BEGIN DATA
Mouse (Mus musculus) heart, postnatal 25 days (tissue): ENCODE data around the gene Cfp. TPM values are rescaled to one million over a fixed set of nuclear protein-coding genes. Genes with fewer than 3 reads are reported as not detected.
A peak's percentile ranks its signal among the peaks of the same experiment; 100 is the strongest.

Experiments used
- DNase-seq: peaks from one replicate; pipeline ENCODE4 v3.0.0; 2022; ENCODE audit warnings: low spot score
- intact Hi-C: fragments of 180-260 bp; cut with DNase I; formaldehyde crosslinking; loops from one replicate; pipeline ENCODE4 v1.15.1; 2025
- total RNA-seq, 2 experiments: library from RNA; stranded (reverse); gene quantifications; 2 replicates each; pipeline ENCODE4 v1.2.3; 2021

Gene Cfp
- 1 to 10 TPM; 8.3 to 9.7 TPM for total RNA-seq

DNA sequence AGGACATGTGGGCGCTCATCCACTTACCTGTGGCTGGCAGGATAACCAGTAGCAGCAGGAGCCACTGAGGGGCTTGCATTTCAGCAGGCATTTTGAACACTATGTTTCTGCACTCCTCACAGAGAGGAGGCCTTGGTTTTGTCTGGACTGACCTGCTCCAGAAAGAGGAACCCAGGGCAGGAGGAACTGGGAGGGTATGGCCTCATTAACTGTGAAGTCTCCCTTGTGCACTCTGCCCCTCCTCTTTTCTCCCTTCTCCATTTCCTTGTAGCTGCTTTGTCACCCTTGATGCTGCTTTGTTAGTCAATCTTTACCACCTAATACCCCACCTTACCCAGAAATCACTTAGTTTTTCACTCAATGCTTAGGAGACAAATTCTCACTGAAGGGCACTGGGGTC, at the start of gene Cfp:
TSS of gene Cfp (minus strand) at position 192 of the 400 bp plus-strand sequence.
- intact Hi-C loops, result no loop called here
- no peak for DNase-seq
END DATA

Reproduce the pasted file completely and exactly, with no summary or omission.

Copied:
Mouse (Mus musculus) heart, postnatal 25 days (tissue): ENCODE data around the gene Cfp. TPM values are rescaled to one million over a fixed set of nuclear protein-coding genes. Genes with fewer than 3 reads are reported as not detected.
A peak's percentile ranks its signal among the peaks of the same experiment; 100 is the strongest.

Experiments used
- DNase-seq: peaks from one replicate; pipeline ENCODE4 v3.0.0; 2022; ENCODE audit warnings: low spot score
- intact Hi-C: fragments of 180-260 bp; cut with DNase I; formaldehyde crosslinking; loops from one replicate; pipeline ENCODE4 v1.15.1; 2025
- total RNA-seq, 2 experiments: library from RNA; stranded (reverse); gene quantifications; 2 replicates each; pipeline ENCODE4 v1.2.3; 2021

Gene Cfp
- 1 to 10 TPM; 8.3 to 9.7 TPM for total RNA-seq

DNA sequence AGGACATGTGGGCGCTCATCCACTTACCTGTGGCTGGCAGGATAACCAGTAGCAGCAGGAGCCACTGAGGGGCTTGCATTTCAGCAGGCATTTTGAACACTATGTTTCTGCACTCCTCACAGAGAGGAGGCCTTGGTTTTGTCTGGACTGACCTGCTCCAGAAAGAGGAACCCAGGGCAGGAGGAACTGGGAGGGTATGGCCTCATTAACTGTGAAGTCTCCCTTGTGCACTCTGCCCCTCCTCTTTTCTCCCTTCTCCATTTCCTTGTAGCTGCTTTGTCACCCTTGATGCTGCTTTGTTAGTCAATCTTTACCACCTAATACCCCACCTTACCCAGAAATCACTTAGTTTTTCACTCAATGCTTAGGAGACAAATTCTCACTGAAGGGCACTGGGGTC, at the start of gene Cfp:
TSS of gene Cfp (minus strand) at position 192 of the 400 bp plus-strand sequence.
- intact Hi-C loops, result no loop called here
- no peak for DNase-seq